Showing all articles tagged: executive-summary





How We're Going to Write Our Executive Summary ...

The purpose of the executive summary of the business plan is to provide our readers with an overview of the business plan. Think of it as an introduction to our business. Therefore, our business plan's executive summary will include summaries of ...
  1. a description of our company, including our product and/or service and/or methodology solutions
  2. our management team
  3. the market and our customers including basic quantitative information
  4. marketing and sales strategies
  5. our primary competition
  6. our competitive advantage
  7. our operational strategies
  8. financial projections and plans
  9. why this is a winning business
  10. contact information
The executive summary will end with a summary statement, a "last kick at the can" sentence or two designed to persuade the readers of our business plan that our business is a winner.

To write the executive summary of the business plan, we will start by following the list above and writing one to three sentences about each topic. (No more!)

If we have trouble crafting these summary sentences from scratch, we will review our business plan to get us going. In fact, one approach to writing the executive summary of the business plan is to take a summary sentence or two from each of the business plan sections we've already written. (If we compare the list above to the sections outlined in the Business Plan Outline, we'll see that this could work very well.)

Then we'll finish our business plan's executive summary with a clinching closing sentence or two that answers the reader's question "Why is this a winning business?"

Tips for Writing the Business Plan's Executive Summary
  1. Focus on providing a summary. The business plan itself will provide the details and whether bank managers or investors, the readers of your business plan don't want to have their time wasted.
  2. Keep our language strong and positive. Don't weaken the executive summary of our business plan with weak language. Instead of writing, "Dogstar Industries might be in an excellent position to win government contracts", write "Dogstar Industries will be in an excellent position..."
  3. The executive summary should be no more than two pages long ... one page is probably better. Resist the tempation to pad your business plan's executive summary with details (or pleas). The job of the executive summary is to present the facts and entice your reader to read the rest of the business plan, not tell him everything.
  4. Polish our executive summary. Read it aloud. Does it flow or does it sound choppy? Is it clear and succinct? Once it sounds good to you, have someone else who knows nothing about your business read it and make suggestions for improvement.
  5. Tailor the executive summary of our business plan to our audience. If the purpose of our business plan is to entice investors, for instance, our executive summary should focus on the opportunity our business provides investors and why the opportunity is special.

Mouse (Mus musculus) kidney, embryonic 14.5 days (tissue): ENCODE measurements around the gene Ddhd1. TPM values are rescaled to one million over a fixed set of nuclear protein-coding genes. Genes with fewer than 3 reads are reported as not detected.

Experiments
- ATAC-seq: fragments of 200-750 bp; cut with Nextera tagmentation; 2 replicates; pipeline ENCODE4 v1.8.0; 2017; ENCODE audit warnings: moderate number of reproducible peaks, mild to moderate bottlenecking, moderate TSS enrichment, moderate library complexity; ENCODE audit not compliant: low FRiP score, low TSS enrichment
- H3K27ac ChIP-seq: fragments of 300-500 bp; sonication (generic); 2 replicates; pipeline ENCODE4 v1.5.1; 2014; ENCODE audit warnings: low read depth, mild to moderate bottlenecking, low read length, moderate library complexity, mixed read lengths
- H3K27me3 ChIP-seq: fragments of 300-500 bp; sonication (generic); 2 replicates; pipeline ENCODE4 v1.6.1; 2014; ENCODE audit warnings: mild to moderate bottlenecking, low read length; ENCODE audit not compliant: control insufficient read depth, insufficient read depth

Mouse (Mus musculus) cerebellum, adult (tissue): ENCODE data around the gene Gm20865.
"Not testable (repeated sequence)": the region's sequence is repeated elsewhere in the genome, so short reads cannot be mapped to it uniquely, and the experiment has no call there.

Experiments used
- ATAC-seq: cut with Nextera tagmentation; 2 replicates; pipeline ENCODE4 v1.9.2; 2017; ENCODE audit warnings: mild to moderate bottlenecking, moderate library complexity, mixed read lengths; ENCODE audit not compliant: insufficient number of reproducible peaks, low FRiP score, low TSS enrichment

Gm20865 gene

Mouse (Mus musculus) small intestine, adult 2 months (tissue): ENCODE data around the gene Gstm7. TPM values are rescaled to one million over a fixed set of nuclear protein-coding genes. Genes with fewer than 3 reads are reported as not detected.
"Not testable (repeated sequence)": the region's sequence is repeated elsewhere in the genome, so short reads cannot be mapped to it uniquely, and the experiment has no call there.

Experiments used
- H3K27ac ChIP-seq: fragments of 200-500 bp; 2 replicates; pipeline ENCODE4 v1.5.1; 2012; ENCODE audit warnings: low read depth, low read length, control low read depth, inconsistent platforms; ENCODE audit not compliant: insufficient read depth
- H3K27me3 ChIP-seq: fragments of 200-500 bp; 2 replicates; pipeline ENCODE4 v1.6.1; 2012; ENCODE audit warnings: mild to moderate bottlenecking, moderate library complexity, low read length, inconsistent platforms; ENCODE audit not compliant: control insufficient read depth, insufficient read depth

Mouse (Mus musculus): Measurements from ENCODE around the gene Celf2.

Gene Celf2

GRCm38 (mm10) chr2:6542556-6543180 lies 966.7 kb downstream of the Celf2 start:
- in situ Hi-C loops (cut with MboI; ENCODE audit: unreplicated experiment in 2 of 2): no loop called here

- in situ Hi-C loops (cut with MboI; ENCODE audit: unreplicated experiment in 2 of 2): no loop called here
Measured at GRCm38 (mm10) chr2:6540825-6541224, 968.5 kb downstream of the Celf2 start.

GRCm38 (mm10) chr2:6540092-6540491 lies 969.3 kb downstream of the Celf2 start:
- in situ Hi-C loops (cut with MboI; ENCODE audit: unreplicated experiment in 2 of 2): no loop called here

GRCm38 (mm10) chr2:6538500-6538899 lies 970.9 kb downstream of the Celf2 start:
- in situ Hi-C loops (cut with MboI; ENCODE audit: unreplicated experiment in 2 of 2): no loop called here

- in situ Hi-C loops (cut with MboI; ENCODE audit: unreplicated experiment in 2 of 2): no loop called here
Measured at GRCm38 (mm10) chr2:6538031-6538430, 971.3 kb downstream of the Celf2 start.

6. We should put ourselves in our readers' place... and read our executive summary again. Does this executive summary generate interest or excitement in the reader? If not, why?
  7. Remember, the executive summary of the business plan will be the first thing the readers of the business plan read. If our executive summary is poorly written, it will also be the last, as they will set the rest of our business plan aside unread!

[Susan Ward with editing by Jim Jindrick]
1.08

What to Avoid in Your Business Plan and Presentation

  1. Form over substance. If it looks good but doesn't have a solid basis in fact and research, you might as well save your energy.
  2. Empty claims. If you say something is so, back it up in the next sentence with a statistic or fact or quote from a knowledgeable source that supports the claim.
  3. Rumors about the competition. If you know for sure one is going out of business you can allude to it, but avoid listing their weaknesses or hearsay. Stick to facts.
  4. Superlatives and strong adjectives. Words like major, incredible, amazing, outstanding, unbelievable, terrific, great, most, best, and fabulous don't have a place in a business plan. Avoid ``unique" unless you can demonstrate with facts that the product or service is truly ``one of a kind". Your opportunity is probably not unique.
  5. Long documents. Keep it under 25 pages total. Write whatever you want to write, but keep it at home. If they want details, they will ask.
  6. Over estimating on your financial projections. Sure you want to look good, but resist optimism here. Use half of what you think is reasonable. Better to underestimate than set expectations that aren't fulfilled.
  7. Overly optimistic time frames. Ask around or do research on the Internet. If it takes most companies 6-12 months to get up and running, that is what it will take yours. If you think it will take 3 months to develop your prototype, double it. You will face delays you don't know about yet--ones you can't control.
  8. Gimmicks. Serious investors want facts, not hype. They may eat the chocolate rose that accompanies the business plan for your new florist shop, but it won't make them any more interested in investing in the venture.
  9. Typos and misspelled words. Use your spell checker, hire an editor or have four people read the document from back to front, but get those errors out of there if you want to be taken seriously.
  10. Amateurish financial projections. Spend some money and get an accountant to do these for you. They'll help you think through the financial side of your venture, plus put them into a standard business format that a business person expects.

[Kaye Vivian]
1.04

Venture Hypothesis Outline ...

  1. Title slide or page ... venture concept name, team members, 3-word concept summary
  2. Opportunity ... the problem, market analysis, first customer(s)
  3. Solution and venture concept ... products and services, competitive advantage
  4. Business model ... how the venture will make money
  5. Marketing and sales strategies ... how the venture will attract customers
  6. Product development and operations strategies ... how the venture will develop and deliver solutions to customers
  7. Team and organization ... the current team and what do they do, advisors, team members to be added
  8. Risks and variations ... downside and upside risks, timeline and tolerances